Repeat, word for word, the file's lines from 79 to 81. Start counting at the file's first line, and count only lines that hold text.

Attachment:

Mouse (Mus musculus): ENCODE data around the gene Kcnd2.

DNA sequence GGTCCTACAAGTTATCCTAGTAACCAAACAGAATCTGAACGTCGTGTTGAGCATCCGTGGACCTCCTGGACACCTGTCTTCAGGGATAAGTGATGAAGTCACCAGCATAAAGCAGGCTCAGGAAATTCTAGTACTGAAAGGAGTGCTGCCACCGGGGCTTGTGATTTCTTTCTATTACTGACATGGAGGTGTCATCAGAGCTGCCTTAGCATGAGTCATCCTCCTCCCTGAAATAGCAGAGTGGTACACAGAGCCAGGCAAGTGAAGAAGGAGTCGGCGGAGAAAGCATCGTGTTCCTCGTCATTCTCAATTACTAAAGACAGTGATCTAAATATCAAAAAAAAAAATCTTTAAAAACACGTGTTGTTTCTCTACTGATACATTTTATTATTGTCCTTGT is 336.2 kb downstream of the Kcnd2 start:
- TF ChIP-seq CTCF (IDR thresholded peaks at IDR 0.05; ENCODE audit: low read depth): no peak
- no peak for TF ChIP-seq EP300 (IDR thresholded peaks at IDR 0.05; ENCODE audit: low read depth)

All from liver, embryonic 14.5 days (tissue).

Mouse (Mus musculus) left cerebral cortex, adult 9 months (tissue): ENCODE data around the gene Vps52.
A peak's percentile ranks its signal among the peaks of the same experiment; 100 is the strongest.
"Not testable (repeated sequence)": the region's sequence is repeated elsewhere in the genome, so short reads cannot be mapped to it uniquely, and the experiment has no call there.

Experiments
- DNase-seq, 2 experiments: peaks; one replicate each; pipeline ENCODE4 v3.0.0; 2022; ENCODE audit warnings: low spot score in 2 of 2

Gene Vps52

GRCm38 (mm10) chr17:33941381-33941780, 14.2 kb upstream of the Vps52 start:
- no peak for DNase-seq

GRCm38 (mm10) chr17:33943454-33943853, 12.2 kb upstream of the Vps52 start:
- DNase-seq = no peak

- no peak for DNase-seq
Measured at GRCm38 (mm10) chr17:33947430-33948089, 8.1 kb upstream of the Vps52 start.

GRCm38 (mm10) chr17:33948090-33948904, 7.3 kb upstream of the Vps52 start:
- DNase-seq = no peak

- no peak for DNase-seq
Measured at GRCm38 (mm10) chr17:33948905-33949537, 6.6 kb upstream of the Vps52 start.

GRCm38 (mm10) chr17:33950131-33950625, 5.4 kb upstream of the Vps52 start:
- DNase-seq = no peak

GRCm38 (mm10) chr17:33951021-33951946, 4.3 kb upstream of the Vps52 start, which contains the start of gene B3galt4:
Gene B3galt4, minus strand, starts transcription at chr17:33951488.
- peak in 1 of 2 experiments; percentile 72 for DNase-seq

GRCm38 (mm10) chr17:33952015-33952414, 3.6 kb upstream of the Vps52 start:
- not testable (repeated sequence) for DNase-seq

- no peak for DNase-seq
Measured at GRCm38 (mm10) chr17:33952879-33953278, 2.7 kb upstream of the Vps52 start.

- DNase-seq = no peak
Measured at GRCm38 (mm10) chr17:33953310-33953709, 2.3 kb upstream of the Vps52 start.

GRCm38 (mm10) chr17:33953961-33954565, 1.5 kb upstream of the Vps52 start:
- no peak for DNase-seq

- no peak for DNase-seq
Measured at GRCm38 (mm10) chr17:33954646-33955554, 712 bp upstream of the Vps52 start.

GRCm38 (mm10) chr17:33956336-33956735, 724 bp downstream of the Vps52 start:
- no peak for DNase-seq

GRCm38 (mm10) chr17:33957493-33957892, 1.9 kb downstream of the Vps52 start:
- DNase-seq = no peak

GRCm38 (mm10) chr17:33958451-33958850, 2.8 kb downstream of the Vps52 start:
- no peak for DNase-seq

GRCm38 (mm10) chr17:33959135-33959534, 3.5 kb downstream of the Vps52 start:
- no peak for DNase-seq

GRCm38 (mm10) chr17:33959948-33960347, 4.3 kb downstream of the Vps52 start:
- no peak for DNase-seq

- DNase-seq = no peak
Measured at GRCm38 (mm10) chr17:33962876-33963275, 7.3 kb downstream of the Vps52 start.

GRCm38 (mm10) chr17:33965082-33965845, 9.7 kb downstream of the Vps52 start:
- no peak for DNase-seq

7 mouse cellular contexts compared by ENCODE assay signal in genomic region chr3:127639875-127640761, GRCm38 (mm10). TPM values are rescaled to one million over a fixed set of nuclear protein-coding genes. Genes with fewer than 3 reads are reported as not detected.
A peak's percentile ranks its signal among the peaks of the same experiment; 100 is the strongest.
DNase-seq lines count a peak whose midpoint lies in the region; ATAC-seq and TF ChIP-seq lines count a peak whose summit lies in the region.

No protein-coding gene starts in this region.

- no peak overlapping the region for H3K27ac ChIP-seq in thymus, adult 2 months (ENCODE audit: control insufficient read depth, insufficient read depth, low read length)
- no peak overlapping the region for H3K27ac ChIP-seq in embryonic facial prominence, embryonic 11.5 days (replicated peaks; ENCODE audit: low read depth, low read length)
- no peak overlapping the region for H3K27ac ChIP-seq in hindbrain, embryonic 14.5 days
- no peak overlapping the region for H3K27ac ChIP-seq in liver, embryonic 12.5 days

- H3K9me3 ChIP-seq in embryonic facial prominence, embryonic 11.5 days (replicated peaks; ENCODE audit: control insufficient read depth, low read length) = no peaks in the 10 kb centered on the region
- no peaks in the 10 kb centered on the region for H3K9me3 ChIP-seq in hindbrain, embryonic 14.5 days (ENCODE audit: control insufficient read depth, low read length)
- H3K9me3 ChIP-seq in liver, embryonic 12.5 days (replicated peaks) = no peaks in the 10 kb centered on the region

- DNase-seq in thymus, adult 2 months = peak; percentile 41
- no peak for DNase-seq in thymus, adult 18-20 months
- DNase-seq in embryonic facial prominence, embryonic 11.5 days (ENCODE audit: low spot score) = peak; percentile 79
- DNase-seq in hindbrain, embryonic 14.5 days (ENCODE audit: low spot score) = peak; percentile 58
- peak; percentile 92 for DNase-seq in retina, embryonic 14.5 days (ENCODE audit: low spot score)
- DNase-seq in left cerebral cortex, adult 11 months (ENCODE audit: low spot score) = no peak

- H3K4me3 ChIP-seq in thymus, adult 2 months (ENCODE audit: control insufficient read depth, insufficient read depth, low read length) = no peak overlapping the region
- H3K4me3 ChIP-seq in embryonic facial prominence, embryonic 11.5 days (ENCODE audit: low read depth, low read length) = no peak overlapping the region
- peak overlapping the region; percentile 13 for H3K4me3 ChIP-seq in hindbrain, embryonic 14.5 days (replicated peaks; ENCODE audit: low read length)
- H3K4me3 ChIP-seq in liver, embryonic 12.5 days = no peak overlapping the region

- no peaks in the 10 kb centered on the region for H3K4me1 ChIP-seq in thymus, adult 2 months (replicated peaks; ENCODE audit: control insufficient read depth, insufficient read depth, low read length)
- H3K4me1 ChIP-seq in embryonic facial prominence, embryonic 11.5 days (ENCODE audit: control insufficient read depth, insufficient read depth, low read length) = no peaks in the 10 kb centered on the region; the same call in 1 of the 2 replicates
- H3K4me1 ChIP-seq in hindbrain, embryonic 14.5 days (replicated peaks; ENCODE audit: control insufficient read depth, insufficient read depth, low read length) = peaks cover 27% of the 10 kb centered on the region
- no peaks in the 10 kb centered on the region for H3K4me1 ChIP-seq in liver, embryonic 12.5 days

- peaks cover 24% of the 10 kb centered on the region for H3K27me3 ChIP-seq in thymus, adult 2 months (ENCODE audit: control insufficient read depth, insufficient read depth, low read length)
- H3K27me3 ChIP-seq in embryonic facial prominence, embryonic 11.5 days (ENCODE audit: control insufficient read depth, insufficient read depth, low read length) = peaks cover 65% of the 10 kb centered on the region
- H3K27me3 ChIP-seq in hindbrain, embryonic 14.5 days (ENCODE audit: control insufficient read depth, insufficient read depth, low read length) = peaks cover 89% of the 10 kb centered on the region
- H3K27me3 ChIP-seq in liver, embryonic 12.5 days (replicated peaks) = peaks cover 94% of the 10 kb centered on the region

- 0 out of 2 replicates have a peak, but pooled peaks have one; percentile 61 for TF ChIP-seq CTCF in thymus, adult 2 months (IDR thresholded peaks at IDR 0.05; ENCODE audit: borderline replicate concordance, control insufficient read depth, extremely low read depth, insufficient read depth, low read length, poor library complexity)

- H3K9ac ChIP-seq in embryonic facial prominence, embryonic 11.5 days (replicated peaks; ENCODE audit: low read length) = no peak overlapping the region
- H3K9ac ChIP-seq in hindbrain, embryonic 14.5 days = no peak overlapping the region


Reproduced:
- H3K27me3 ChIP-seq in liver, embryonic 12.5 days (replicated peaks) = peaks cover 94% of the 10 kb centered on the region

- 0 out of 2 replicates have a peak, but pooled peaks have one; percentile 61 for TF ChIP-seq CTCF in thymus, adult 2 months (IDR thresholded peaks at IDR 0.05; ENCODE audit: borderline replicate concordance, control insufficient read depth, extremely low read depth, insufficient read depth, low read length, poor library complexity)

- H3K9ac ChIP-seq in embryonic facial prominence, embryonic 11.5 days (replicated peaks; ENCODE audit: low read length) = no peak overlapping the region